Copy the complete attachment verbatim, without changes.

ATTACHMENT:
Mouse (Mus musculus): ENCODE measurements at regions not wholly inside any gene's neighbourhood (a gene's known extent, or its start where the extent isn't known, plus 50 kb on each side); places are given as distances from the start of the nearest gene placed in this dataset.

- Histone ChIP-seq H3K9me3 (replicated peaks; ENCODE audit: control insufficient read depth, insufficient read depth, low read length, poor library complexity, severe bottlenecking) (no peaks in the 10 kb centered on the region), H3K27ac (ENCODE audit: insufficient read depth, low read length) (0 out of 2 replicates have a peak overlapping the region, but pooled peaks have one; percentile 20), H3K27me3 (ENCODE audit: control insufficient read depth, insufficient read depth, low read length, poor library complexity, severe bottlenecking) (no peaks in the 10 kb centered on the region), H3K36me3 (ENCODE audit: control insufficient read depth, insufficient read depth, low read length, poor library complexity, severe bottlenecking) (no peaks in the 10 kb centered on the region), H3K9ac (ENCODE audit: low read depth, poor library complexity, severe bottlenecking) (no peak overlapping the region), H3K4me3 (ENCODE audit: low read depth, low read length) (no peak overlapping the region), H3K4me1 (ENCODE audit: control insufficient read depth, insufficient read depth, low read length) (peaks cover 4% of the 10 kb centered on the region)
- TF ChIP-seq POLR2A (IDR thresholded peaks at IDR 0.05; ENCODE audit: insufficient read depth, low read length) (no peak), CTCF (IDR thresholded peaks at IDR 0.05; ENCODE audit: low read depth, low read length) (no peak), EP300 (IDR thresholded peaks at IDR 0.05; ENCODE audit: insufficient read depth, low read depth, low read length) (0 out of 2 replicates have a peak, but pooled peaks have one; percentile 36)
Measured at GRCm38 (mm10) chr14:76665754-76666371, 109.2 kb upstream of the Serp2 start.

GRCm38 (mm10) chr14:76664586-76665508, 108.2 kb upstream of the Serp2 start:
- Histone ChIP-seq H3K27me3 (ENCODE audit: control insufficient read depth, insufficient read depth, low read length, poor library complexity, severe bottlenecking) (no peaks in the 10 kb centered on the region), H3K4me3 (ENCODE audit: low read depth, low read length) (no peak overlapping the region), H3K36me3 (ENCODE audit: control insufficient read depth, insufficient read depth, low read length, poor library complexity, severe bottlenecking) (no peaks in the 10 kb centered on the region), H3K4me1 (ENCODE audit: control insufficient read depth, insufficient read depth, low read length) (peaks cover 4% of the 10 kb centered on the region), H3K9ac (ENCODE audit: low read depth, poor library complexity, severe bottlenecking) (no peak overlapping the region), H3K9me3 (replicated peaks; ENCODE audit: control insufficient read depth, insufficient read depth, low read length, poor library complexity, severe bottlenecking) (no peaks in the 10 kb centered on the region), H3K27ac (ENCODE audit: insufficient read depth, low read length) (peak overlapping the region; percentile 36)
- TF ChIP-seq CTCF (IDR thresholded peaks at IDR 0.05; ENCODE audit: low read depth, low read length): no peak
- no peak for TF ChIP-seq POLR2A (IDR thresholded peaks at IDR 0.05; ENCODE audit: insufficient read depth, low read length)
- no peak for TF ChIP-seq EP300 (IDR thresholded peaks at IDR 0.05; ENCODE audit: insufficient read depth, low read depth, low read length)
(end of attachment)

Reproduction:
Mouse (Mus musculus): ENCODE measurements at regions not wholly inside any gene's neighbourhood (a gene's known extent, or its start where the extent isn't known, plus 50 kb on each side); places are given as distances from the start of the nearest gene placed in this dataset.

- Histone ChIP-seq H3K9me3 (replicated peaks; ENCODE audit: control insufficient read depth, insufficient read depth, low read length, poor library complexity, severe bottlenecking) (no peaks in the 10 kb centered on the region), H3K27ac (ENCODE audit: insufficient read depth, low read length) (0 out of 2 replicates have a peak overlapping the region, but pooled peaks have one; percentile 20), H3K27me3 (ENCODE audit: control insufficient read depth, insufficient read depth, low read length, poor library complexity, severe bottlenecking) (no peaks in the 10 kb centered on the region), H3K36me3 (ENCODE audit: control insufficient read depth, insufficient read depth, low read length, poor library complexity, severe bottlenecking) (no peaks in the 10 kb centered on the region), H3K9ac (ENCODE audit: low read depth, poor library complexity, severe bottlenecking) (no peak overlapping the region), H3K4me3 (ENCODE audit: low read depth, low read length) (no peak overlapping the region), H3K4me1 (ENCODE audit: control insufficient read depth, insufficient read depth, low read length) (peaks cover 4% of the 10 kb centered on the region)
- TF ChIP-seq POLR2A (IDR thresholded peaks at IDR 0.05; ENCODE audit: insufficient read depth, low read length) (no peak), CTCF (IDR thresholded peaks at IDR 0.05; ENCODE audit: low read depth, low read length) (no peak), EP300 (IDR thresholded peaks at IDR 0.05; ENCODE audit: insufficient read depth, low read depth, low read length) (0 out of 2 replicates have a peak, but pooled peaks have one; percentile 36)
Measured at GRCm38 (mm10) chr14:76665754-76666371, 109.2 kb upstream of the Serp2 start.

GRCm38 (mm10) chr14:76664586-76665508, 108.2 kb upstream of the Serp2 start:
- Histone ChIP-seq H3K27me3 (ENCODE audit: control insufficient read depth, insufficient read depth, low read length, poor library complexity, severe bottlenecking) (no peaks in the 10 kb centered on the region), H3K4me3 (ENCODE audit: low read depth, low read length) (no peak overlapping the region), H3K36me3 (ENCODE audit: control insufficient read depth, insufficient read depth, low read length, poor library complexity, severe bottlenecking) (no peaks in the 10 kb centered on the region), H3K4me1 (ENCODE audit: control insufficient read depth, insufficient read depth, low read length) (peaks cover 4% of the 10 kb centered on the region), H3K9ac (ENCODE audit: low read depth, poor library complexity, severe bottlenecking) (no peak overlapping the region), H3K9me3 (replicated peaks; ENCODE audit: control insufficient read depth, insufficient read depth, low read length, poor library complexity, severe bottlenecking) (no peaks in the 10 kb centered on the region), H3K27ac (ENCODE audit: insufficient read depth, low read length) (peak overlapping the region; percentile 36)
- TF ChIP-seq CTCF (IDR thresholded peaks at IDR 0.05; ENCODE audit: low read depth, low read length): no peak
- no peak for TF ChIP-seq POLR2A (IDR thresholded peaks at IDR 0.05; ENCODE audit: insufficient read depth, low read length)
- no peak for TF ChIP-seq EP300 (IDR thresholded peaks at IDR 0.05; ENCODE audit: insufficient read depth, low read depth, low read length)